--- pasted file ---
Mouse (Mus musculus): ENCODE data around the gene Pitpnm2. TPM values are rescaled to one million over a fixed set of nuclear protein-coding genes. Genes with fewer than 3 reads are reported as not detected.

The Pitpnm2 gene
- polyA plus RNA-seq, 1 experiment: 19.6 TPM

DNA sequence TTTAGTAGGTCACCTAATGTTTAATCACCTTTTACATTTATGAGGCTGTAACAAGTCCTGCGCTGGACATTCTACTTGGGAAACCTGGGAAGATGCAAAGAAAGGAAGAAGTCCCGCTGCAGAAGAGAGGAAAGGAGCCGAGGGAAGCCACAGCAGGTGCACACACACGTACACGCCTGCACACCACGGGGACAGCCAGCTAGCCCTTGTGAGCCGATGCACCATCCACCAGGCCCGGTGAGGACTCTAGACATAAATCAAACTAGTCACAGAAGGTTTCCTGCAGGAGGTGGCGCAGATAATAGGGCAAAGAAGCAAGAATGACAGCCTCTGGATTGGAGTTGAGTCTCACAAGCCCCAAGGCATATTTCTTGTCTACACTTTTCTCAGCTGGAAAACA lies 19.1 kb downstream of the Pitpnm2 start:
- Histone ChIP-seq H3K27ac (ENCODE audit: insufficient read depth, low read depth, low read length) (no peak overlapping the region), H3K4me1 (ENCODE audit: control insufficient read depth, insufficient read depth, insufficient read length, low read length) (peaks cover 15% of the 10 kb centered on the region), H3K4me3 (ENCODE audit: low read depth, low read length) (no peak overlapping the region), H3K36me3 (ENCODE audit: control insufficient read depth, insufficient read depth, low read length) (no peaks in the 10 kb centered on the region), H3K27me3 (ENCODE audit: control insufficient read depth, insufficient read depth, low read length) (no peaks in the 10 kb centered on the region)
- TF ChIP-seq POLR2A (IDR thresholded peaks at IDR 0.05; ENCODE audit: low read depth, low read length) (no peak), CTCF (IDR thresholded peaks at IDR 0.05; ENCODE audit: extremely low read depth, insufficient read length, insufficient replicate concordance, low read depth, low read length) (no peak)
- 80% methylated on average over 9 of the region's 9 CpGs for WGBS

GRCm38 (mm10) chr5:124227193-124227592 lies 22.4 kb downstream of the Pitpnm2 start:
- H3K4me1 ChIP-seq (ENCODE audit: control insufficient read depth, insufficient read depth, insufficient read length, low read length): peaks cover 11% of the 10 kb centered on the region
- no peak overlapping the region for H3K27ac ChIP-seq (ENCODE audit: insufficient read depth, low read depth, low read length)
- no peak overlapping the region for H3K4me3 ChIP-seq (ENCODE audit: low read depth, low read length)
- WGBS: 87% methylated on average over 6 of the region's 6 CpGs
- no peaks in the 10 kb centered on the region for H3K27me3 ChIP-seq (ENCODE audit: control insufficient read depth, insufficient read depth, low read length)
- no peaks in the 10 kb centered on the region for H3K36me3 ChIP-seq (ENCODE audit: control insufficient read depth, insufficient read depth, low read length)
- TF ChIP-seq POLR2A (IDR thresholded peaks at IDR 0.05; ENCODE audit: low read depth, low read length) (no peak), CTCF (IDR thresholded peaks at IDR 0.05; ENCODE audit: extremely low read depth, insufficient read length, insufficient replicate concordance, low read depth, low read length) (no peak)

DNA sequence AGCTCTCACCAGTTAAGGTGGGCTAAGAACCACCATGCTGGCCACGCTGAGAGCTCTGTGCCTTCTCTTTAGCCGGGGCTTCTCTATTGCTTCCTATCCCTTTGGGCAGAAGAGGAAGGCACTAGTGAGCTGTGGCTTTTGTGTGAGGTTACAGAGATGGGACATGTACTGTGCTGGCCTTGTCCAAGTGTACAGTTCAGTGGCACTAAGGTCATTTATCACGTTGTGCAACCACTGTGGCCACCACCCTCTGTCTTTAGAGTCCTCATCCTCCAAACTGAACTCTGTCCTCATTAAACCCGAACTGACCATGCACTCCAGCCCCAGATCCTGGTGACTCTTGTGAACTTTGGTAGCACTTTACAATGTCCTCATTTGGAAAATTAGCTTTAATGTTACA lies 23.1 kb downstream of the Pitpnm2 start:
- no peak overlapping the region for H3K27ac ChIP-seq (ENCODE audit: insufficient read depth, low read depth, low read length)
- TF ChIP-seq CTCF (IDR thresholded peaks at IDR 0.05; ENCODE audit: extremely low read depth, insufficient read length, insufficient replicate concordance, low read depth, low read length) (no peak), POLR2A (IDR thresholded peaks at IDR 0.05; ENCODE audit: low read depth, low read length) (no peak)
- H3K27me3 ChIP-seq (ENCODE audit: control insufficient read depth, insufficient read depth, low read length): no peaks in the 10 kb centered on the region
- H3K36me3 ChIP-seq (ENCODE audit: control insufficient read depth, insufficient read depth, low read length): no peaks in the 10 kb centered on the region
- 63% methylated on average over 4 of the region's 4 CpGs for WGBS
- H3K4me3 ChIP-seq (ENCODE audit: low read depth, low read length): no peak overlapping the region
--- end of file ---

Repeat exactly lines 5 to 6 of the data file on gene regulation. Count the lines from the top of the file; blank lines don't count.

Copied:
- Histone ChIP-seq H3K27ac (ENCODE audit: insufficient read depth, low read depth, low read length) (no peak overlapping the region), H3K4me1 (ENCODE audit: control insufficient read depth, insufficient read depth, insufficient read length, low read length) (peaks cover 15% of the 10 kb centered on the region), H3K4me3 (ENCODE audit: low read depth, low read length) (no peak overlapping the region), H3K36me3 (ENCODE audit: control insufficient read depth, insufficient read depth, low read length) (no peaks in the 10 kb centered on the region), H3K27me3 (ENCODE audit: control insufficient read depth, insufficient read depth, low read length) (no peaks in the 10 kb centered on the region)
- TF ChIP-seq POLR2A (IDR thresholded peaks at IDR 0.05; ENCODE audit: low read depth, low read length) (no peak), CTCF (IDR thresholded peaks at IDR 0.05; ENCODE audit: extremely low read depth, insufficient read length, insufficient replicate concordance, low read depth, low read length) (no peak)